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What a Drag Volume Number: 16 (2000)
Issue Number: 12
Column Tag: Mac OS X

What a Drag!

By Andrew C. Stone

Creating drag wells in Cocoa

The richness of the user interface in Macintosh OS X is due, in part, to the abundance of elements that allow dragging and dropping of data within and between applications. For example, Cocoa uses drag and drop for applying color swatches to text selections and objects. Stone Design's flagship application, Create[TM], makes heavy use of the drag and drop metaphor. A library of resources allows users to drag in components, pages, effects, blends, images, and patterns. The user can quickly save a selection of graphics to one of many image formats with Create's "Image Well". This article will cover the basics of creating a custom control which allows a user to drag in a file, and then allows the user to drag out the file.

Create's image well lets you drag out data in various image formats.

First, a bit of article administrivia. Mac OS X has been a fast moving target with the various developer releases, Public Beta, and soon OS X GM (for Golden Master which always reminds me of that Eddy Murphy movie about G)! Because of the changes introduced with each release and the several month lag time between penning articles and when MacTech hits the stands, there are times when what I've written doesn't jive with the current reality. To address this, I've added a section to the Stone Design website for MacTech article updates and errata. So if you get confused, check out to see if there are updates, and if not, email me so I can post fixes.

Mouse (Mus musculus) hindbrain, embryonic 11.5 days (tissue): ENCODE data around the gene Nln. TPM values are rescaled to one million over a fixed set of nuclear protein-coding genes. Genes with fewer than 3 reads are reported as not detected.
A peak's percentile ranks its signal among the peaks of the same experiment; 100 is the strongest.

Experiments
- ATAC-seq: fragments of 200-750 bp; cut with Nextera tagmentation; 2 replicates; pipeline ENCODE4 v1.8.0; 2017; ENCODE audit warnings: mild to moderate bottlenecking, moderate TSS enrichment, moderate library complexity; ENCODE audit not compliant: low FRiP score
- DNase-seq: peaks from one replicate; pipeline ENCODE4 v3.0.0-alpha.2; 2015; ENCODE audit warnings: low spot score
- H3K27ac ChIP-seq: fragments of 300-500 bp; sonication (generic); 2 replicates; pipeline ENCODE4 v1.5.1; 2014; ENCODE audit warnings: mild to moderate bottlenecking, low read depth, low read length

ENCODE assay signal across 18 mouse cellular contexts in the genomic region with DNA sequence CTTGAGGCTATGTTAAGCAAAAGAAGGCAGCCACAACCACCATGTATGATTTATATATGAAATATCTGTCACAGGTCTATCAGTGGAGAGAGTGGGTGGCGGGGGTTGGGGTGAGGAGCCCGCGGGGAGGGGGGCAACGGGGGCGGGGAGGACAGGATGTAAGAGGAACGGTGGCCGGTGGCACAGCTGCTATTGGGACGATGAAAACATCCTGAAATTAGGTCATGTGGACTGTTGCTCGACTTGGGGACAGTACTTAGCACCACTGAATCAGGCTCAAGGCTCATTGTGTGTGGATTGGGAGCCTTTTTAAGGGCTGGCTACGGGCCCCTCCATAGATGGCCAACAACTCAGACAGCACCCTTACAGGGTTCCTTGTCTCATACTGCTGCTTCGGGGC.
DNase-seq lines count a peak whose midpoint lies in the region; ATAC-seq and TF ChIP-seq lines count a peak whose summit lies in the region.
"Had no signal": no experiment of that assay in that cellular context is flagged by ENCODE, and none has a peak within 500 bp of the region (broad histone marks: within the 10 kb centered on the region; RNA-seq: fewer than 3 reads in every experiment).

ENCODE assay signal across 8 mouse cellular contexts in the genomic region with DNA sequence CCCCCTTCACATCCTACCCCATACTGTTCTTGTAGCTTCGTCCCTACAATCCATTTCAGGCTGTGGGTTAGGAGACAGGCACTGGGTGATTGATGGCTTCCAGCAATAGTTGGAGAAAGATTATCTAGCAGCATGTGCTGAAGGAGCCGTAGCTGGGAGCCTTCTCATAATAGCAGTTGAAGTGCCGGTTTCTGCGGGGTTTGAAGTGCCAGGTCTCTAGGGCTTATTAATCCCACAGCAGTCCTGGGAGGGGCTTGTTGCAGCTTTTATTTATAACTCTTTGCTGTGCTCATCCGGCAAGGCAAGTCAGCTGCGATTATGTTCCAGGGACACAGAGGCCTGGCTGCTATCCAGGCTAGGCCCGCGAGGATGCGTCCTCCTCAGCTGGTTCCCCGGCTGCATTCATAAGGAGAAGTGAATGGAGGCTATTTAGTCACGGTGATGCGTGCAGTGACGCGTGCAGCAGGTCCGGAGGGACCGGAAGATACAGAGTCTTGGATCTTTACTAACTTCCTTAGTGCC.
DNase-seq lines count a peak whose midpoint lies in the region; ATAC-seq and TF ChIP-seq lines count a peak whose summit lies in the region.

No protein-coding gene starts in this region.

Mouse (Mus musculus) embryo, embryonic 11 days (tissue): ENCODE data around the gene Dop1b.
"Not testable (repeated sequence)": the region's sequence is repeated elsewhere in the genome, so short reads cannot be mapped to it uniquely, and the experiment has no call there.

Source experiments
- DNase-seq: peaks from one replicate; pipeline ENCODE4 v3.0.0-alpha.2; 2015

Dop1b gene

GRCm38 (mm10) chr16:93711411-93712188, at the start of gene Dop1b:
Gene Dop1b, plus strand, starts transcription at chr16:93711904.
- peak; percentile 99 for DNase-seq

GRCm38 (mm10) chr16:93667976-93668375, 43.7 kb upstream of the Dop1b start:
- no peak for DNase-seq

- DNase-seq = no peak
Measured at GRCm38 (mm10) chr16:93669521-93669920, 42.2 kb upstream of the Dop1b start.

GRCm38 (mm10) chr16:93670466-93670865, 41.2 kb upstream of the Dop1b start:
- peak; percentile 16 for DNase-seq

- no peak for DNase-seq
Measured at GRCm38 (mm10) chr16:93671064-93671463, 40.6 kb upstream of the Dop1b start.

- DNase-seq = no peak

It's actually quite simple to create new types of user interface controls using Cocoa because of the well designed hierarchy of classes that comprise the Application framework. Your first job is to find an existing class that your control can inherit from, which will reduce the amount of code that you have to write. I keep /Developer/Documentation/Cocoa/cocoa.html open so I can quickly navigate to the AppKit or Foundation API's. But an even easier way to look at the object hierarchy is to use InterfaceBuilder. First launch ProjectBuilder and create a new Cocoa Application project named ImageWellTester. Click on the "Resources" triangle in the Files and Groups outline view, and double-click the MainMenu.nib. This will launch InterfaceBuilder.